Let's get real for a second: Is there anyone out there who doesn't derive extreme pleasure from closely examining their clogged pores? And even more pleasure from then removing all the gunk and grime inside them? Sure, it's a little gross, but there is something so supremely satisfying about knowing that your clogged pores are no more. (Case in point: All those insanely addicting videos of next-level extractions.) So bust out that magnifying mirror and take a closer peek at your pores, because we've got six different ways to get rid of blackheads and whiteheads -- plus advice from top dermatologists -- that will leave your skin looking pore-fect.
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Why Are My Pores Clogged in the First Place?
Before we get to the good stuff, let's recap the basics. A pore is simply the opening of a hair follicle, which can become clogged or blocked with any number of things, says Emily Arch, MD, a dermatologist at Dermatology + Aesthetics of Wicker Park in Chicago. This includes, but is not limited to: excess oil, dead skin cells and dirt. Clogged pores (aka comedones, as skin docs call them) show up as either blackheads or whiteheads: "Blackheads are open comedones, meaning they're exposed to the air. The oxygen causes the dead skin cells inside the pore to darken and appear black," explains Dr. Sandra Lee aka Dr. Pimple Popper. On the flip side, whiteheads are closed comedones; there's a layer of skin on top, which keeps them from turning dark and can make them harder to see, she adds. Got that? Good, now let's move on to the products that can help unclog those pesky pores...
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Clear Pores With Face Washes and Scrubs
"Topical cleansers and scrubs are a great first line of treatment," says Arch, though not all are created equal. She suggests opting for washes or exfoliators that contain benzoyl peroxide or salicylic acid, two ingredients that can help break up the sticky, dead skin cells that clog pores (salicylic acid also has the added benefit of being lipophilic, meaning it's attracted to and will dissolve excess oil). One to try: Clean & Clear Acne Triple Clear Bubble Foam Cleanser, $5.99.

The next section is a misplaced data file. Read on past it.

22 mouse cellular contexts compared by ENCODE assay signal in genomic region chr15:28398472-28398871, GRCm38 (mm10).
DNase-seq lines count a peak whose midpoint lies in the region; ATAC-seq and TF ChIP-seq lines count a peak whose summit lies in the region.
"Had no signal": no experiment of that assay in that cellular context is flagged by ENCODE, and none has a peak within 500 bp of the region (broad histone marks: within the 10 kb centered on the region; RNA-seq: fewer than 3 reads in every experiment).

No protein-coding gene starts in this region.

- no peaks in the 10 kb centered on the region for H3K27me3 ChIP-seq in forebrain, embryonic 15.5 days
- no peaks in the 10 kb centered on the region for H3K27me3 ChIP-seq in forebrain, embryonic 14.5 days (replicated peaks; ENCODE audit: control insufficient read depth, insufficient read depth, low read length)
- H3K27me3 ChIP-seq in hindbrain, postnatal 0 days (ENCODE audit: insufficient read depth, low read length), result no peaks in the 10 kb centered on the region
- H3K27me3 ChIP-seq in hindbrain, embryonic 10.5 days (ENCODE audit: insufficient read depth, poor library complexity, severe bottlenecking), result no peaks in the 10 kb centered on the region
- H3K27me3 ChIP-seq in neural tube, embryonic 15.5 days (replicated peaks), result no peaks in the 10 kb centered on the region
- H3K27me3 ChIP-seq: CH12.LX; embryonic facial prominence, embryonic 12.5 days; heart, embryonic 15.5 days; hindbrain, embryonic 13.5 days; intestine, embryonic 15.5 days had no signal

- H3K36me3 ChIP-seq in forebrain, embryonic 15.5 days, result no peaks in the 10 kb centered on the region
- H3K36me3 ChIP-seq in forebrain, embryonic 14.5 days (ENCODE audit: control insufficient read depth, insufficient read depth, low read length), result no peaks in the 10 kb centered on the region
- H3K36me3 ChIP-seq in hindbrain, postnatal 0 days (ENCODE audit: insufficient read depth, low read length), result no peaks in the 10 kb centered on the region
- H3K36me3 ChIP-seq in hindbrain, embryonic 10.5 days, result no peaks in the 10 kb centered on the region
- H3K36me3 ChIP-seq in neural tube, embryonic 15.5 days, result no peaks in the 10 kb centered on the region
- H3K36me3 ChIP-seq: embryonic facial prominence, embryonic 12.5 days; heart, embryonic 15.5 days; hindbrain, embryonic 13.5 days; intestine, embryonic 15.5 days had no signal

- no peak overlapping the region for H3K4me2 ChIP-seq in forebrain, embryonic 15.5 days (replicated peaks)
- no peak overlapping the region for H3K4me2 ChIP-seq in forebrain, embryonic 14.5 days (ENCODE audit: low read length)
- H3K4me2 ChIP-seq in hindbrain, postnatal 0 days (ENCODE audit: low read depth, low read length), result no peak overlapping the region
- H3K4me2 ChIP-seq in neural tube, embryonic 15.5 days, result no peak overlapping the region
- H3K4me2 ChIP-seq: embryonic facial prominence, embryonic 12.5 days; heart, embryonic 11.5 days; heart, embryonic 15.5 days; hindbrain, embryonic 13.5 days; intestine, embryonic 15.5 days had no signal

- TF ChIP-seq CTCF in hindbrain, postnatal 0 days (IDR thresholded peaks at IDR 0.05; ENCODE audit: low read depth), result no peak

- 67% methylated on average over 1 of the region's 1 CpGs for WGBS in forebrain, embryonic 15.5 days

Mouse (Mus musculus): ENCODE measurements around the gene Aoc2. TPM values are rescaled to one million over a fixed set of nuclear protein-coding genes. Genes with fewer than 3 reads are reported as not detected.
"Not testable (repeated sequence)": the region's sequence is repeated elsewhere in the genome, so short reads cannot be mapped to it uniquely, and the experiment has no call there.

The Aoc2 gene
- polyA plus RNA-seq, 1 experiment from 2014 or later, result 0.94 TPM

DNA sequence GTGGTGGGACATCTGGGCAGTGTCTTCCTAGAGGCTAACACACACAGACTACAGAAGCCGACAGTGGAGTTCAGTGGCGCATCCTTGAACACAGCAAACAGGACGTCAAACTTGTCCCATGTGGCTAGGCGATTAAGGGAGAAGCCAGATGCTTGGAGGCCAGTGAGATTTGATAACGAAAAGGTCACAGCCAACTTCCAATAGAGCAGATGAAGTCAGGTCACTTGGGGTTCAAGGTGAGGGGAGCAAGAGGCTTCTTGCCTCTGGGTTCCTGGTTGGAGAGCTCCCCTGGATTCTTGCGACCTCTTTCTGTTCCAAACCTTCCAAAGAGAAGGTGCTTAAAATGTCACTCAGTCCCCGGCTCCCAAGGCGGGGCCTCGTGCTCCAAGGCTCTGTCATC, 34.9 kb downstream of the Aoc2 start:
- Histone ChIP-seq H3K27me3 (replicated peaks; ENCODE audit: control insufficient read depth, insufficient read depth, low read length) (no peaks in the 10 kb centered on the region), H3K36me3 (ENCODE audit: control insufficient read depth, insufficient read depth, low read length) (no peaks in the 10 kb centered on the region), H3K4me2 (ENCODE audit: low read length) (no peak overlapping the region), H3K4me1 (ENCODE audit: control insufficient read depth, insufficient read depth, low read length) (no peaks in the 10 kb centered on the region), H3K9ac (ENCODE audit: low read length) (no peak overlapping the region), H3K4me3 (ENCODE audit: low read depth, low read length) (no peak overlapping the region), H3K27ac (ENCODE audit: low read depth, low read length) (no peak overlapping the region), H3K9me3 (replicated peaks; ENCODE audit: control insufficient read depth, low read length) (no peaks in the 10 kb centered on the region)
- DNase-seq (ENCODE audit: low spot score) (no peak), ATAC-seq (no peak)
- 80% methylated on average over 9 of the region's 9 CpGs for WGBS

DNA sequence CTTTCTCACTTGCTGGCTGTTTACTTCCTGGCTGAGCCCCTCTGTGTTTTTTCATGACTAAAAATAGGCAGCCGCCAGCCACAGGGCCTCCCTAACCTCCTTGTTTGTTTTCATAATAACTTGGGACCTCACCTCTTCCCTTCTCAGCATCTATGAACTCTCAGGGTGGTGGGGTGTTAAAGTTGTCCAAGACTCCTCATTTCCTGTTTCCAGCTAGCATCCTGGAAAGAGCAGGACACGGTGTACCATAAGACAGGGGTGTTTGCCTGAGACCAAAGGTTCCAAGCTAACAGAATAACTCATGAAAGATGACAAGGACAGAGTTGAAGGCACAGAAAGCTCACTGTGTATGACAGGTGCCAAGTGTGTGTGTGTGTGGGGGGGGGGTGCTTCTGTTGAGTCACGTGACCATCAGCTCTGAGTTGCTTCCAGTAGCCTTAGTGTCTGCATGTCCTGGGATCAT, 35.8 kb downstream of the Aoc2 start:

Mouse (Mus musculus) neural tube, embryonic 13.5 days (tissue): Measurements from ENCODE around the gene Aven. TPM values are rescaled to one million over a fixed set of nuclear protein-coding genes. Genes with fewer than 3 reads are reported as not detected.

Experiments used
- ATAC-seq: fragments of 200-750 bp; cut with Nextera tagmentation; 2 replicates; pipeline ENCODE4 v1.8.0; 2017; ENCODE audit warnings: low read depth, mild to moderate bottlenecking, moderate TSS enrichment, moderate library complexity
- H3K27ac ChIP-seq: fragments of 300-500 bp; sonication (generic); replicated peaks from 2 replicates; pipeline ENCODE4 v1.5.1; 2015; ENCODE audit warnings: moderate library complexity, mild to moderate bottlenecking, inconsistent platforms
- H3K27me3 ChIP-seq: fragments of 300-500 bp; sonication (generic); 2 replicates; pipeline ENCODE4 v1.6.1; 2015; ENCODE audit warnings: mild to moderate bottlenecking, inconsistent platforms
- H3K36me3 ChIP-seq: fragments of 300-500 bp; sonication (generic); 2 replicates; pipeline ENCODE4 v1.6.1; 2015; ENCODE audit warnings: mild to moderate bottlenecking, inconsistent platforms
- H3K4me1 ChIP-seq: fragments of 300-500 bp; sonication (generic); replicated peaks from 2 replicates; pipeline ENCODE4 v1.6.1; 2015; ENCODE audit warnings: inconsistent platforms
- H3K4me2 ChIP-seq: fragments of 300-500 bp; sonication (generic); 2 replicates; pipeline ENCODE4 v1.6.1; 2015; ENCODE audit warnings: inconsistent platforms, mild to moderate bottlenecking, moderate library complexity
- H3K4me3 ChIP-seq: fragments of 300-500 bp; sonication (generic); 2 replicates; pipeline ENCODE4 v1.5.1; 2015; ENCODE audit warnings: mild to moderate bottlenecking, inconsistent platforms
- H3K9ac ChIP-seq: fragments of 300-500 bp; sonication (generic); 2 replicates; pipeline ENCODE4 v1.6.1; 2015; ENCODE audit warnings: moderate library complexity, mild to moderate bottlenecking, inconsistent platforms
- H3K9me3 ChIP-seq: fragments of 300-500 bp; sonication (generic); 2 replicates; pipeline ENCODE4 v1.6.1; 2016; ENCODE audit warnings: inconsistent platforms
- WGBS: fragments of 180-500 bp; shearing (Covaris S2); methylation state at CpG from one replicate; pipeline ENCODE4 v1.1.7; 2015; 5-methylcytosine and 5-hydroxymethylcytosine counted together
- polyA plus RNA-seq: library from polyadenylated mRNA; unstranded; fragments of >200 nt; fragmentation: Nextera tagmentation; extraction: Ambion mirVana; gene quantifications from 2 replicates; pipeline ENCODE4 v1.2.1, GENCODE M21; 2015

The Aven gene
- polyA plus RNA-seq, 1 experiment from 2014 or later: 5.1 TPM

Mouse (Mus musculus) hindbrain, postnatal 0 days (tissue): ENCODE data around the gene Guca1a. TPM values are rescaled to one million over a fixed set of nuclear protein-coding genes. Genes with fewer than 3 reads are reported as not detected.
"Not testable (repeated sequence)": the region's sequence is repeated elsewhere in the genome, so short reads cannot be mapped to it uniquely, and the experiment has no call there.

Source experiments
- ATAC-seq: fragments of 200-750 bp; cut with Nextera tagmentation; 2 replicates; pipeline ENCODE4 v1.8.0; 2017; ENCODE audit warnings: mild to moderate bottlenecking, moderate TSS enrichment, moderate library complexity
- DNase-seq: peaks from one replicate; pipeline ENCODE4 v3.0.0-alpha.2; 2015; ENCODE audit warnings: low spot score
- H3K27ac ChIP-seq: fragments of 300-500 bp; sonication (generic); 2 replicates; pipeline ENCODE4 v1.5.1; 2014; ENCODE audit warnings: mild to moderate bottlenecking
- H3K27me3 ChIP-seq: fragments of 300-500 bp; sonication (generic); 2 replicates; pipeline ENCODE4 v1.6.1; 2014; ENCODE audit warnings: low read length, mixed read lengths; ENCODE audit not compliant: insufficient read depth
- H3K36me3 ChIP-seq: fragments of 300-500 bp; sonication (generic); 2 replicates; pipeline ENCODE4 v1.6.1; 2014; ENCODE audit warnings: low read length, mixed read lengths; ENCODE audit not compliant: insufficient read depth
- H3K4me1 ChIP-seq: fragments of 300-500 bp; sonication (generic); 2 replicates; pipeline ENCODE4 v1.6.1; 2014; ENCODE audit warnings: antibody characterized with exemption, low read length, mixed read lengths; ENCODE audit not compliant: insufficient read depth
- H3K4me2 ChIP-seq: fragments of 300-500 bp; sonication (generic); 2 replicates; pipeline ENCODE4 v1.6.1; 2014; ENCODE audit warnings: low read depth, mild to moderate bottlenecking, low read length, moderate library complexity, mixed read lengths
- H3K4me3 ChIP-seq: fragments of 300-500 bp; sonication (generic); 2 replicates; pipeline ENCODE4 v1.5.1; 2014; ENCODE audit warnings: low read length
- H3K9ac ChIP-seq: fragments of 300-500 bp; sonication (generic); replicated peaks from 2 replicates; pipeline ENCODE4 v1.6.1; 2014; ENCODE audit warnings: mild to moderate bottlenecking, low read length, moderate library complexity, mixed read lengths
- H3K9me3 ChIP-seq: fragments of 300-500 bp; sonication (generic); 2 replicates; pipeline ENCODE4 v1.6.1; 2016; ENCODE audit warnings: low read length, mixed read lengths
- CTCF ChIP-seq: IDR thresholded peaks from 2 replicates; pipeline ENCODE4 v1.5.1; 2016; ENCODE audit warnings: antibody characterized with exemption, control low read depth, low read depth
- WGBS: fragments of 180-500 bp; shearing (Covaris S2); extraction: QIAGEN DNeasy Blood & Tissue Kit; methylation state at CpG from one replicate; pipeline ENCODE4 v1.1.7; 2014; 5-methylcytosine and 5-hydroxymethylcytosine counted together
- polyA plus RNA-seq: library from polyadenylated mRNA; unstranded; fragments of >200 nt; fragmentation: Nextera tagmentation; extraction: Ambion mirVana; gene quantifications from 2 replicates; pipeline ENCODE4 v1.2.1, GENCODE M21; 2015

Scrubs that contain physical particles, like bead or seeds, to buff off dead skin are another option, one that can leave your complexion looking and feeling smoother and more radiant, particularly if it's naturally dry, adds Lee. One option: Garnier SkinActive Clean + Blackhead Eliminating Scrub, $7.99. But if you're dealing with more than just clogged pores -- i.e. legit red, inflamed pimples -- these abrasive scrubs can paradoxically end up causing more redness and irritation, she cautions. If that's you, stick with the aforementioned cleansers.
Either way, both are supereasy to use (it's really just washing your face, after all), and will ultimately leave you supersatisfied with smooth, clear skin... as long as you're patient. You'll need to use these for six to eight weeks in order to see a difference, notes Arch.
Unclog Pores With Pore Strips
Ah, the classic. Pop one of these bad boys on your nose and in minutes you'll be able to yank out those blackheads. Containing a special adhesive, these adhere to and remove blackheads, dirt and oil... leaving you with a strip chock-full of nasties that you can then closely examine for as long as you'd like (#SATISFYING). The instant gratification is great, and they do clean the superficial layer of the skin, but just keep in mind that a) these won't work on whiteheads, and b) using them too frequently can cause inflammation and irritation, particularly if you're also using products with exfoliating ingredients like retinoids, warns Arch. She advises using one no more frequently than once per week.
The latest Internet sensation, there's no shortage of videos and pics popping up online of people creating their own blackhead removing masks, but this is one instance where it's best not to go the DIY route, cautions Arch, who says she's already seen patients come in with skin reactions as a result of using these. Stick with the store-bought options, like Yes to Tomatoes Detoxifying Charcoal Peel-Off Mask, $15.99; these are usually pastes or creams that, once dry and peeled off, pull out whatever is clogging the pores, explains Lee. "Most contain charcoal, an ingredient believed to help remove impurities from the skin. As it dries, it shrinks ever so slightly, creating a little vacuum to help pull out surface oils, dirt, and blackheads," she explains. That means that, like with a pore strip, you'll get to see all the goodness on the mask once you take it off, and unlike a pore strip, it can be used all over your face.